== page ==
Macaron king Adriano Zumbo’s latest patisserie has a fantastical fitout inspired by Charlie and the Chocolate Factory and the game of Mouse Trap.
In recent years, there has been a food explosion in Australia. Our cosmopolitan cities have been treated to new kinds of restaurants, from sushi trains to boutique burger bars, plus a plethora of markets and specialist shops full of every foodstuff you can imagine, with new types emerging all the time. In this spirit of experimentation, Sydney’s latest foodie hot spot, the new Zumbo at Star City in Pyrmont, is a patisserie/cafe that combines our love of tasty treats, shopping and the sushi train in a retail-hospitality hybrid.
The project, which is situated on the ground floor of the complex on a prime corner site, is open to the outside and has great street presence. On one side is a not-so-traditional patisserie where customers can view the desserts (which are behind glass, like in a gallery) and place an order with a staff member. On the other side is the cafe, where customers sit on high stools around a bench and choose from the desserts that are moving past on a conveyor belt.
The man behind this is Sydney’s king of the macaron – that small chewy sweet somewhere between a meringue, a biscuit and a cake – Adriano Zumbo. The “country boy” from Coonamble in New South Wales, who has Italian parents, has had a passion for cakes and pastries since he was a teenager. After starting as an apprentice at a cake shop, Zumbo worked for Neil Perry, studied in Paris and in 2007 launched his empire with a patisserie in Balmain, Sydney, followed by another patisserie and a cafe. Now, he regularly attracts huge queues to his stores and has a television series and a book to his name. He is highly creative in the kitchen and his desserts have wonderful names like Water my Melons and Escape From a Columbian Rainforest. Zumbo’s creative quirkiness and zest for life were the starting point for Luchetti Krelle, the interior designers of the new Zumbo at Star. “Charlie and the Chocolate Factory was the first reference. Adriano’s known as Willy Wonka,” explains Stuart Krelle. “He’s got a Wonka tattoo. So we went with the idea of a factory – the idea of movement.”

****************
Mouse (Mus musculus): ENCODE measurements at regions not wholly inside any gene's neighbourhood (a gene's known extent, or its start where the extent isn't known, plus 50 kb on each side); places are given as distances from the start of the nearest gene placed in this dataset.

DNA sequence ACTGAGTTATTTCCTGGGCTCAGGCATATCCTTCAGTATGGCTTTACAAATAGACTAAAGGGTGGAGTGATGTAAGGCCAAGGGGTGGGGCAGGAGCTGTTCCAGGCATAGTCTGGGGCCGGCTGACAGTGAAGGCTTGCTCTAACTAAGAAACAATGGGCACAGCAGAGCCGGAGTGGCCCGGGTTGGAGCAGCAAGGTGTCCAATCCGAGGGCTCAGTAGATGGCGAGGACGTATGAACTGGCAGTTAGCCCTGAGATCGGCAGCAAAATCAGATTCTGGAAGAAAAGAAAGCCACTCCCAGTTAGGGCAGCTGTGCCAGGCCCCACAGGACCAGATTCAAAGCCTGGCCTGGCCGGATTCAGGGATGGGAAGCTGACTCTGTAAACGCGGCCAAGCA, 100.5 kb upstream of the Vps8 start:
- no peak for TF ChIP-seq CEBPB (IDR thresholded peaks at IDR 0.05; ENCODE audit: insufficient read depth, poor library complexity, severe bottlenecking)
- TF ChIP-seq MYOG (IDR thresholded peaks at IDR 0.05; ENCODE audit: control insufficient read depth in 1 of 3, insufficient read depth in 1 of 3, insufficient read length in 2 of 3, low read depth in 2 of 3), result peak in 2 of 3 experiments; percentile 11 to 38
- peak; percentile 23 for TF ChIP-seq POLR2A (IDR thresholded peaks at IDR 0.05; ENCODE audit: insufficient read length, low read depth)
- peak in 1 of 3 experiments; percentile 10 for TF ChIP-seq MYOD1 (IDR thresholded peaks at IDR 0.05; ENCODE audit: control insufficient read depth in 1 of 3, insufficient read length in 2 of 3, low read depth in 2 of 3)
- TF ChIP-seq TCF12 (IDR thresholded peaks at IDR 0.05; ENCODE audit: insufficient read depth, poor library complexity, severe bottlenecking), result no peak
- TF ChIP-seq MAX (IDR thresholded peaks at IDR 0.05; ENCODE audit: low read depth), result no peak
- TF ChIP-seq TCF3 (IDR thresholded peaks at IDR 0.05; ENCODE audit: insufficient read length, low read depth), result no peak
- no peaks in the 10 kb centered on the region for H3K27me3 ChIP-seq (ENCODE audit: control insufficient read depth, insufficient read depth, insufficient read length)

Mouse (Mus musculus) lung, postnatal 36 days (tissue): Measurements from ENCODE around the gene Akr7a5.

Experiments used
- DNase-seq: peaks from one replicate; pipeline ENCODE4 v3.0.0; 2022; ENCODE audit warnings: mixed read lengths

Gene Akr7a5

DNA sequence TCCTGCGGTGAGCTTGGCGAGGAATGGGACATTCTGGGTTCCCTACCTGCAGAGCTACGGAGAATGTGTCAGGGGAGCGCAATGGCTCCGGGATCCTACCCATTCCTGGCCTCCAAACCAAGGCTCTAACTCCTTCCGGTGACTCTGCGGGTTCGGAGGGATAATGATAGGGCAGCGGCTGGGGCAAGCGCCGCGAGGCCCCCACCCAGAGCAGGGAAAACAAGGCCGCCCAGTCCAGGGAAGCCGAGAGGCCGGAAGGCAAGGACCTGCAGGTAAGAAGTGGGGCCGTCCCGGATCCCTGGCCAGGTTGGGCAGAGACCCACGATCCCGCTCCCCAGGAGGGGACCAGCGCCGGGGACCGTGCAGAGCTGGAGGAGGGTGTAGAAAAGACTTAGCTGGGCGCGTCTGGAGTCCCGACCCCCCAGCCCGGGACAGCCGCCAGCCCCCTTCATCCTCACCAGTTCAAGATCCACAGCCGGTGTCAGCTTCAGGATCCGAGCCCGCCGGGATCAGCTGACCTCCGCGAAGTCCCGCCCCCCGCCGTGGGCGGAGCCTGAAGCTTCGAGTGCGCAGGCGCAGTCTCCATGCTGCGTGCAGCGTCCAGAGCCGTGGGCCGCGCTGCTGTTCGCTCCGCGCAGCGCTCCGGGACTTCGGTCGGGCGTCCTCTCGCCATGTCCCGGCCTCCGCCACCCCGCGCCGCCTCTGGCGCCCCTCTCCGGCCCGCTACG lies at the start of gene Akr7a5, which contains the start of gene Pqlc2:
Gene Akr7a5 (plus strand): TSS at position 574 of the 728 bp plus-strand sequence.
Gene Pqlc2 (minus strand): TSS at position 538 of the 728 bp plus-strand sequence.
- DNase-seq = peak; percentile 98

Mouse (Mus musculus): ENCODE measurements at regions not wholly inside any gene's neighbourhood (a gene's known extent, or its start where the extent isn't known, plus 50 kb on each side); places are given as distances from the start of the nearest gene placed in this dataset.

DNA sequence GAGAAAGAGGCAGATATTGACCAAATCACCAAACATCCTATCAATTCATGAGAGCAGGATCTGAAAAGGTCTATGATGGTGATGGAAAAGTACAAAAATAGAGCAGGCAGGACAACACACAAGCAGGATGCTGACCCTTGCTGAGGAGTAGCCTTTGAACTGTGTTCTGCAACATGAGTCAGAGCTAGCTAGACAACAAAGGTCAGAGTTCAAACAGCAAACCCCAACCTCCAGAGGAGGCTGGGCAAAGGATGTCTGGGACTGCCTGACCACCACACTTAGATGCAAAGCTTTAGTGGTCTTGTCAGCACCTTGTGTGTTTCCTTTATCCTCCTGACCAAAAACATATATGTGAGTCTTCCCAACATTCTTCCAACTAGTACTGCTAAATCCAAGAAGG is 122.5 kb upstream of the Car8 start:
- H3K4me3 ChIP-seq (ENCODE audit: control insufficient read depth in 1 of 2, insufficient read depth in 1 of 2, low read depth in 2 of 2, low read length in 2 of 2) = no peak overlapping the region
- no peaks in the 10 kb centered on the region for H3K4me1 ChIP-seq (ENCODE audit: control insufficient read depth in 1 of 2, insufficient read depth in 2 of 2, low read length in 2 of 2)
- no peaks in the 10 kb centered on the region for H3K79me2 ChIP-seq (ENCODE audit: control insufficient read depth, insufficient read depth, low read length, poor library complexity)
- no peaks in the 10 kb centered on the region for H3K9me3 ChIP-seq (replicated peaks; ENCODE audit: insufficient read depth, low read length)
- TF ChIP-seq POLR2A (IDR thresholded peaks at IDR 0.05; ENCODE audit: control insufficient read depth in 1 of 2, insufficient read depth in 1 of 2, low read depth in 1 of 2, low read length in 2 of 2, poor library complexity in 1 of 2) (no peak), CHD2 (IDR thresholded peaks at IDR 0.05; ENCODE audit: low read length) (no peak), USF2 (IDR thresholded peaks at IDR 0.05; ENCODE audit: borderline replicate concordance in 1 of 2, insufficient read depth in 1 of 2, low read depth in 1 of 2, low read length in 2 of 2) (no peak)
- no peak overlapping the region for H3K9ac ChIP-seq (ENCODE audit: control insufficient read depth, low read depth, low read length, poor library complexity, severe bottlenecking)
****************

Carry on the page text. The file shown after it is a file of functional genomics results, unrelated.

The other key piece of inspiration comes from the board game Mouse Trap, in which a ball is sent along various conveyor belts, booted and hoisted along a plastic obstacle course until the mouse is trapped. “Mouse Trap – the board game – gelled well, so rather than looking like a straight factory, there’s a bathtub, and the actual mouse trap,” says Krelle.
Zumbo’s interior features wallpaper with pictures of macarons on it and images of bubbles on the door leading to the pot wash, inspired by the licking wallpaper and the bubbles in Charlie and the Chocolate Factory. The Mouse Trap references comprise a conveyor belt for the desserts, complete with a wheel of pink boots that look like they might kick the desserts along, a bath and several “mouse traps” – in reality a cross between a plinth and a light for the desserts, but shaped like plastic mouse traps from the board game. The macarons are displayed in their own glass cases with the words “in case of emergency break glass” written on them and with colourful pipes leading away, this final element influenced by the chocolate river in Charlie and the Chocolate Factory. The concept of movement is also present in the moving lights on the facade, which take the shape of jumping coloured macarons. A huge, hot-pink Zumbo sign is the finishing touch.
The space is split into three – retail on one side, sit-down desserts on the other and a huge kitchen in between. The creative elements were custom-designed and built – some by Di Emme, which created the cogs and the pink shoe wheel, and others by Luxxbox in Brisbane, which designed and built the mouse traps. The kitchen itself had to be incredibly well thought through in terms of functioning efficiently for staff, and being able to turn out a huge number of macarons and desserts to keep up with demand. For anything this popular, the movement of people through the space had to be carefully considered. Retail helpers needed to be able to take the orders before customers got to the checkout, and the dessert train had to allow customers to sit down, eat and move on at a reasonable pace.
While the functionality of the space is paramount, it is the whimsy in this project that sets it apart. This is a magical creation, brought into being by the melding of creative minds. Luchetti Krelle was creative enough to come up with the concepts – and there were plenty more on the list before budget and practicality got in the way – and Adriano Zumbo not only went along with it but was a key inspiration from the outset. “Adriano’s a super creative guy,” explains Krelle. “We had a lot of fun. You put something to Adriano and he’ll say ‘sounds great’ – it was great to have someone so creative on the project.” Bright and playful, this interior has pulling power to be a major Sydney destination in its own right – not that the macarons and desserts need any help.